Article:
Elizabeth Mullins, a top science student at Montana State University Billings, was recently awarded a prestigious national science, technology, engineering and math scholarship. For that honor, she’d like to thank her grandfather.
"In his heart, he's a teacher," Mullins said. "He would pull me aside because he saw I was naturally interested in science, and he talked to me about that."
Originally from Oklahoma, she spent part of her childhood living with her grandparents in Massachusetts, where talks with her grandfather inspired her to pursue a career in science.
Through her grandfather's hands-on lessons and guidance, Mullins dreamed of becoming a scientist.
Last week, that dream got a little easier to reach when she was named as one of 283 students nationwide to receive the Barry M. Goldwater Scholarship, which goes to help students studying science, technology, engineering and mathematics (STEM).
A junior biology major from Talala, Okla., she's also the first MSUB student ever to receive the scholarship and one of just four in Montana to receive it in 2014.
"Being the first Goldwater recipient (from MSUB) is quite remarkable,” Chancellor Rolf Groseth said. “Elizabeth is an outstanding student and her service to MSUB goes far beyond the classroom."
Mullins said she's excited and honored to receive the award and believes it will show others, especially potential graduate schools, that she's motivated and qualified to succeed in her planned career as a biomedical researcher.
"You have to be dedicated," she said. "A Goldwater scholarship, their scholars are just that. They're intelligent, they're dedicated. They believe in what they're doing."
The scholarship, described by MSUB as "the most prestigious and competitive in the country for students" studying in STEM, provides as much as $7,500 annually per recipient for undergraduate educational costs.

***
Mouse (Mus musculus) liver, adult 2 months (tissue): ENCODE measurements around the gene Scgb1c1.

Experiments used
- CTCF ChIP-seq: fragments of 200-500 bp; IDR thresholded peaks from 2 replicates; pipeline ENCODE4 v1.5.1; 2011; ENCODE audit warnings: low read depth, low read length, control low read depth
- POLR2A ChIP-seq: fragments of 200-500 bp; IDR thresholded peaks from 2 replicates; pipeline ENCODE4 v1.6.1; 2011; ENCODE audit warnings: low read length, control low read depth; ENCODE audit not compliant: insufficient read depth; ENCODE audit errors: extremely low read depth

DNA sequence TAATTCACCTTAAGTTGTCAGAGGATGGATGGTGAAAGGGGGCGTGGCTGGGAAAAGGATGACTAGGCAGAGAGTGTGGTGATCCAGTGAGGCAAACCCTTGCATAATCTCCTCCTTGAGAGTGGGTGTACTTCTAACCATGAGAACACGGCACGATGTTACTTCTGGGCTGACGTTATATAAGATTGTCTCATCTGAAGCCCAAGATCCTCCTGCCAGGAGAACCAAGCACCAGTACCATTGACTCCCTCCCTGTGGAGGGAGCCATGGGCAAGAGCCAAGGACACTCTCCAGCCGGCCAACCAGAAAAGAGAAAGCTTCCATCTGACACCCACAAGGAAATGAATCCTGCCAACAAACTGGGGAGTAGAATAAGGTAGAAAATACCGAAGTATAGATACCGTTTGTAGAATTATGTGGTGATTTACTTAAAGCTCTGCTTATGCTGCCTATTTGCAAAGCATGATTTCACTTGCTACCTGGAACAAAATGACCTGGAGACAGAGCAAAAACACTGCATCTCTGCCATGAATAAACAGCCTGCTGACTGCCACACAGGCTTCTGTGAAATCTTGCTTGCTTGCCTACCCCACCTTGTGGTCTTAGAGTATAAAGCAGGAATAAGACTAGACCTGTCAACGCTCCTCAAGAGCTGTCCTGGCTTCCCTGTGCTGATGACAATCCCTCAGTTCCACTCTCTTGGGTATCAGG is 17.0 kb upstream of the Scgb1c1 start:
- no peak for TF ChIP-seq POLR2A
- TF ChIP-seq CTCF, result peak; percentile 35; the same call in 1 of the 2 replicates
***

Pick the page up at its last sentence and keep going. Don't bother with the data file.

Recipients are nominated by faculty members and selected on their academic merit. Mullins has a 3.9 GPA and, after an expected spring 2015 graduation, plans to enroll in a combined master's-doctoral program to pursue biomedical research.
She said she hopes to work on finding treatments for conditions that do not today have cures or treatments.
"My true passion lies in the microscopic world," she said. "... I like cells, I like seeing how they interact."
Mullins' grandfather, whom she described as "a jack of all trades, master of none sort," was, among other things, a Brown-educated engineer who helped stoke Mullins' love of science.
From the time she was a young girl, they'd have discussions about the world around them, and he'd give her little assignments to explore and develop, such as why colors appear the way they do or how plants know to grow upward while their roots grow down into the ground.
She'd come back to him with her findings and theories, and they'd find the answers together.
"In a logical sense, he wanted me to try to put things together to come up with a hypotheses, although I didn't know it was a hypothesis at the time," Mullins said. "I was 6 years old."
Even so, it sparked a curiosity and passion for science that has stuck.
Now 29, Mullins joined the Navy after high school and served for about nine years before enrolling at MSUB. She said she and her husband, a member of the Marines, wanted a place where he could be stationed while she pursued science education, and Billings fit the bill perfectly.
Her current research project at MSUB, funded by a grant from MT-INBRE and the National Institutes of Health, focuses on pathogenic fungi and understanding regulatory pathways which could help create anti-fungal therapies.
Mullins thanked the grantors and her mentors — Dr. Kurt Toenjes, Dr. David Butler, Dr. David Craig and Joy Goffena — for putting her in a position for the honor.
"She is unique,” said Craig, director of MSUB's University Honors Program. “She has mastered the indispensable ingredients of hard work, discipline and dedication and posses the strength of character that, combined with her talent and intelligence, will make for a very distinguished career.”
For Mullins, the scholarship honor reflects a long-standing standard of quality at MSUB. So much so that, given what Mullins described as high-caliber professors dedicated to going beyond the normal classroom duties, she wouldn't leave MSUB for another program if offered.
"This scholarship really signals to the community that MSUB is a top university with top students and has been for a while," Mullins said. "Finally, the university is able to get that public recognition as being an outstanding place to learn."
Other Montana students receiving the Barry M. Goldwater Scholarship in 2014 are Katherine Kent, Connor Murnion and McLain Leonard, all students at Montana State University.